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The culinary heritage of India is so rich and diverse that it seems such a pity and even disrespectful just to lump it all together and call it “curry”.
We are not helped by the urban curry house which on occasion reduces it to “which type of pre-cooked meat do you want us to heat in which of the three or four industrial sauces we have on the go and how much chilli do you want us to put in it?”, offered in the guise of a choice of westernised favourites. All right, they might be trying to turn out a lunch for about $10 but even so… Happily there are some that make the effort although at one I visited recently, the owner actually felt he should apologise for a minimally longer wait as the chef preferred to prepare each dish himself. (It was Temptation in Newtown for any Wellingtonians… the lunch was excellent and $14)
And then there is vindaloo…
When the Portuguese colonised parts of India in the fifteenth and sixteenth centuries they introduced many new foods, among them one that changed Indian food forever, the chilli pepper. In the creative hands of their Goan cooks and with addition of native spices and the new chilli peppers, a popular Portuguese pork stew seasoned with garlic and vinegar, called carne de vinho e alho, evolved into today’s vindaloo (or vindalho).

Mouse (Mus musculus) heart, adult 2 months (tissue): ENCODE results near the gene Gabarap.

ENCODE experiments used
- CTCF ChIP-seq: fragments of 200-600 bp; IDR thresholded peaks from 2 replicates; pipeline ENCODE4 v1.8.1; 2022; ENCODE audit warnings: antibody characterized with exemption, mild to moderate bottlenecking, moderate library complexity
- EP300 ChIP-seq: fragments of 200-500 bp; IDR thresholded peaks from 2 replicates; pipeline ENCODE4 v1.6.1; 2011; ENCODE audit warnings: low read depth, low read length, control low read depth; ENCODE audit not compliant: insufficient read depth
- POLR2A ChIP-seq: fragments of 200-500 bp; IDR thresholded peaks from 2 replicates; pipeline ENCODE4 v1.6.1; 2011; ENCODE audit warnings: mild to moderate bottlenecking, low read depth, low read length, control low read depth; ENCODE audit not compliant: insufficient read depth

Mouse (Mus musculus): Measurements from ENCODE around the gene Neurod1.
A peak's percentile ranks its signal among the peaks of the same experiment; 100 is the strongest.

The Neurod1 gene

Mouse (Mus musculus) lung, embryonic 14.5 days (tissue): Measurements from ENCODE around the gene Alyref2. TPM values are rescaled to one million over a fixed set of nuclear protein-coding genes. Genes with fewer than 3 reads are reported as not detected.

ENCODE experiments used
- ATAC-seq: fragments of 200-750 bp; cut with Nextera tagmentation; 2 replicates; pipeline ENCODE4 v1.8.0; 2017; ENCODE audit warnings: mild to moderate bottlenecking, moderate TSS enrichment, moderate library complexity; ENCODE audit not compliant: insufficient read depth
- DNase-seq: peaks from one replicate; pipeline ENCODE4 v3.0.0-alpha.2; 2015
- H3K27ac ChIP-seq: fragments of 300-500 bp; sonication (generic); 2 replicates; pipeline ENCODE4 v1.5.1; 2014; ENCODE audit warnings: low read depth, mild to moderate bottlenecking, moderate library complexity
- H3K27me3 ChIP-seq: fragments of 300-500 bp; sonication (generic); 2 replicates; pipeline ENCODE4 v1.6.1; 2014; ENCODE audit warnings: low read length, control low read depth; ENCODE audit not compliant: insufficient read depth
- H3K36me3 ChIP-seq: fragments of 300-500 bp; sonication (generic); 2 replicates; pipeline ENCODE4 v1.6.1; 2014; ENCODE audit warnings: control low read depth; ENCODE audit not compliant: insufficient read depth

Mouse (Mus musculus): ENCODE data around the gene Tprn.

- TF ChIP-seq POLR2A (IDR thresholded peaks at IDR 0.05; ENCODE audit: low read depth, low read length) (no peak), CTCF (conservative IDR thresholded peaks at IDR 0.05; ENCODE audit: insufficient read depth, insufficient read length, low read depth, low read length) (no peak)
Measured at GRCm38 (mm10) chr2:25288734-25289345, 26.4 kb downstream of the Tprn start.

It is a spicy, fragrant dish, intended to give pleasure and certainly not, as it is in Britain and increasingly here, to be a macho rite of passage. In fact vindaloo is no longer hot enough for some “blokes” so Indian restaurateurs in Britain created the phal, a dish so chilli-hot as to be painful. Why one should eat unenjoyably spicy food to know if one is Aabha or Madhur is beyond me. Maybe the fact that these dishes are mostly sold after pub closing time is an indication.
Anyway, here is the vindaloo recipe I use and if you want others or recipes for more curries, my cookbook of the week is:
Curry Kitchen by Jacki Passmore
Published by Penguin RRP $37.00